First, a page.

• Robert Whittaker says:

        It’s because the ticket prices are calculated on the affluence of the where the stations are, supply and demand as well as the distance travelled.

        When I moved house, but my journey distance was the same and the number of travellers fell (I was now travelling away from london), the ticket price went up because I moved to a more affluent town.

  4. You British are so far behind the US yet again; our rail system has been a disgrace for decades. We have a few bastions of decent service within cities, but for intercity travel it is pretty awful.

    My father-in-law actually wrote a very nostalgic song about it (it’s actually pretty good but it is wholly nostalgic.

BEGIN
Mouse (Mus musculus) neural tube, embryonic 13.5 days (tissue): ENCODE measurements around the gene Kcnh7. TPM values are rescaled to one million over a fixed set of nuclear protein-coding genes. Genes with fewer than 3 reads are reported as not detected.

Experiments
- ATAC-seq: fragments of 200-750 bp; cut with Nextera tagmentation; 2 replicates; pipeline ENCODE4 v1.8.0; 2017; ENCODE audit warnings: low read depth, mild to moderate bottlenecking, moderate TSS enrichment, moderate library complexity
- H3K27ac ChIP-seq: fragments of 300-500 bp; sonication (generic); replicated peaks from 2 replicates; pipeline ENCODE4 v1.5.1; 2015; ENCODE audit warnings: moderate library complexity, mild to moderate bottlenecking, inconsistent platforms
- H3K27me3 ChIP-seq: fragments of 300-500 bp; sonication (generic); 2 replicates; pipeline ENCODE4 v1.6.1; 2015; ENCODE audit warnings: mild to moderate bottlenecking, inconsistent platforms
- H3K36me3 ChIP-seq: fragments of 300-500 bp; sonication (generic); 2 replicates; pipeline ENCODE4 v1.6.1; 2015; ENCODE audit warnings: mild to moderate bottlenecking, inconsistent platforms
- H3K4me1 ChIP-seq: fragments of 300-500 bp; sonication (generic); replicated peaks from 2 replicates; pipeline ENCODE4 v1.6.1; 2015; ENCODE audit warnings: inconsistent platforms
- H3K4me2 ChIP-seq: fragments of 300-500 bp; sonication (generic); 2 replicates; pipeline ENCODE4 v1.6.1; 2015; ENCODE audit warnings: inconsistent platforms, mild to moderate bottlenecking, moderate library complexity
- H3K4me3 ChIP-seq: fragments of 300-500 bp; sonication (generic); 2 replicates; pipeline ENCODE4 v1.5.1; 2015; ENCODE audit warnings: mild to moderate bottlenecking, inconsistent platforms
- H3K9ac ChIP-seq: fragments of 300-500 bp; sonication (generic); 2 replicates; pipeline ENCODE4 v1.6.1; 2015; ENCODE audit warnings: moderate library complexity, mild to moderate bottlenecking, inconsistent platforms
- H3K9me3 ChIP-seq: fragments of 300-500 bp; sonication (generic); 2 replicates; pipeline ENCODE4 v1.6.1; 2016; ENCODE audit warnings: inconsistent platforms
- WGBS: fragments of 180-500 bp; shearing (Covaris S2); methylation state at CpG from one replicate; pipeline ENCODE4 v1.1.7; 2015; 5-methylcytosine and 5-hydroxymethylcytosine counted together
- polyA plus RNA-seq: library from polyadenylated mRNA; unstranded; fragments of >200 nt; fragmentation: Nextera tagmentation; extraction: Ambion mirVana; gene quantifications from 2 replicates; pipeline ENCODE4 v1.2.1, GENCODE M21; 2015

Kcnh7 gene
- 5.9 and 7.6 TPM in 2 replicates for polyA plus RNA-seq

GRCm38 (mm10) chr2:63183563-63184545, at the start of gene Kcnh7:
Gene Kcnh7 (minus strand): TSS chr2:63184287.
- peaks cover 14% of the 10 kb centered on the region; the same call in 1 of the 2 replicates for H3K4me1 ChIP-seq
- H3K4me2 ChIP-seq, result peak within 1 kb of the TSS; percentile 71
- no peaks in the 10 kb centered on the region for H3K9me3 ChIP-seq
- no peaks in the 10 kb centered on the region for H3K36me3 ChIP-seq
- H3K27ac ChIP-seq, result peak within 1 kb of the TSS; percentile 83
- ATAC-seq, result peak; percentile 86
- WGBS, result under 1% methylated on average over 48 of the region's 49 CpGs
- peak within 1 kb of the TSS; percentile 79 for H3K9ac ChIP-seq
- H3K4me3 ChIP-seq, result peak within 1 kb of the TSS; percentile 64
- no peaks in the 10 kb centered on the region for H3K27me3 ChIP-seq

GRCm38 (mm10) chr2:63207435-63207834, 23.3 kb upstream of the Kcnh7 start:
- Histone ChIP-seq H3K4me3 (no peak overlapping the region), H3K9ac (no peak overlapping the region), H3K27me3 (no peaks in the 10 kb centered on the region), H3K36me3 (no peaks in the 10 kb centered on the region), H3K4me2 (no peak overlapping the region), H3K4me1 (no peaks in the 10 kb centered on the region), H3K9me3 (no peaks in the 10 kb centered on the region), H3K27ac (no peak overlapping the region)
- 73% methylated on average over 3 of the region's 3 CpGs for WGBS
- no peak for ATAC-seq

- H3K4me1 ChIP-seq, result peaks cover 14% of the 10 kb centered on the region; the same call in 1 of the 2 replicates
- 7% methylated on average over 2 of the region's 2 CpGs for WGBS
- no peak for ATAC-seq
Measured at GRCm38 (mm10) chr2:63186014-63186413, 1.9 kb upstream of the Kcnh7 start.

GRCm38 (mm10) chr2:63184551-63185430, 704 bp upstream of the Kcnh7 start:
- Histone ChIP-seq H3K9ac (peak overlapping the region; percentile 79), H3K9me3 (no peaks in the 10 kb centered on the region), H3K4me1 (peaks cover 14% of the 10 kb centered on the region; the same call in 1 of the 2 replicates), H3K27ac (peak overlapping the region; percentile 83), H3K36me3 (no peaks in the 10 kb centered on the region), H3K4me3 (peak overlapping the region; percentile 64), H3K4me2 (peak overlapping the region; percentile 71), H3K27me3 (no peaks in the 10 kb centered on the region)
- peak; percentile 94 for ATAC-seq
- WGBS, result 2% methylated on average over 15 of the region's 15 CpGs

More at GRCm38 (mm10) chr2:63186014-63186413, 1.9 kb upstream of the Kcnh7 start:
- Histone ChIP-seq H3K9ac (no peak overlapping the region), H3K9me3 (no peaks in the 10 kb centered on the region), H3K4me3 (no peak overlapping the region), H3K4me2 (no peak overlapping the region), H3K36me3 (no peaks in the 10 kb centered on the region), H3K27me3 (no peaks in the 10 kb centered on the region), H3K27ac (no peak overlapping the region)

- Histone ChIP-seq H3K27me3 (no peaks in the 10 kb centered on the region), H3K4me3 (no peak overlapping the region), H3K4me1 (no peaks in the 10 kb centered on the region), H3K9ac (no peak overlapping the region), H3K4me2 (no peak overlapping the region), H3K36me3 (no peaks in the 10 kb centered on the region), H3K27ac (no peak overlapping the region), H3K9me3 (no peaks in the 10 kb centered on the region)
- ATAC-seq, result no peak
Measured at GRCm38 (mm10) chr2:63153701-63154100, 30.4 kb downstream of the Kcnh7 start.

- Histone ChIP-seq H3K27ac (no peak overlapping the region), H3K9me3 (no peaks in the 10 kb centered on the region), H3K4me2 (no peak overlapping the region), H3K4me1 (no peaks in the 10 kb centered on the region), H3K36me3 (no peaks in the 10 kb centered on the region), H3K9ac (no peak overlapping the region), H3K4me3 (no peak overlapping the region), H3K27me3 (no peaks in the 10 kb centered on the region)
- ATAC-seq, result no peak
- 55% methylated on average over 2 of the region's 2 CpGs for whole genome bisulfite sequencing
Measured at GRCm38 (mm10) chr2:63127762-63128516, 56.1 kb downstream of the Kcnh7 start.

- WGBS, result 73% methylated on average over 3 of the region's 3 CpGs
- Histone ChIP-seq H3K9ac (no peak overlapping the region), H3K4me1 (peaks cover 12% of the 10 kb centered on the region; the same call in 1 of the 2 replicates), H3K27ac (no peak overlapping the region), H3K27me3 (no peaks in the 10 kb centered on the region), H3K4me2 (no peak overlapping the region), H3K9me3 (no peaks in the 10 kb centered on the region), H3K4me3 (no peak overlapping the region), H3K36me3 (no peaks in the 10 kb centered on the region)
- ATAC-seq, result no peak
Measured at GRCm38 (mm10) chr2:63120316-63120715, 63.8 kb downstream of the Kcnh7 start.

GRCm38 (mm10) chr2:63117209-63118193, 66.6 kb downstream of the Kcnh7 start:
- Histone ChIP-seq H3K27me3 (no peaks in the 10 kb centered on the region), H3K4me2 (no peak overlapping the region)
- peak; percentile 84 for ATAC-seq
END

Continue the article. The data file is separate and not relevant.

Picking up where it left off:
• John Appleby says:

      Well that is generally true but the Acela line from Washington DC to Boston is pretty awesome, I’ve taken it a few times even if it did crash once with me onboard.

      But more to the point air transport is cheap and cheerful in the US. It is also not bad in the UK, but there aren’t that many locations and security means everything takes longer. Nice son.

  5. Robert Whittaker says:

    It’s even more galling when you compare us to European prices. I was shocked by the cheapness of fares in Copenhagen and Stockholm. Isn’t scandanavia meant to be really expensive?

  6. Emmanuel says:

    There are also monopolies in Europe. The problem in North America is that people have forgotten that the train could often be more efficient than buses, cars and planes…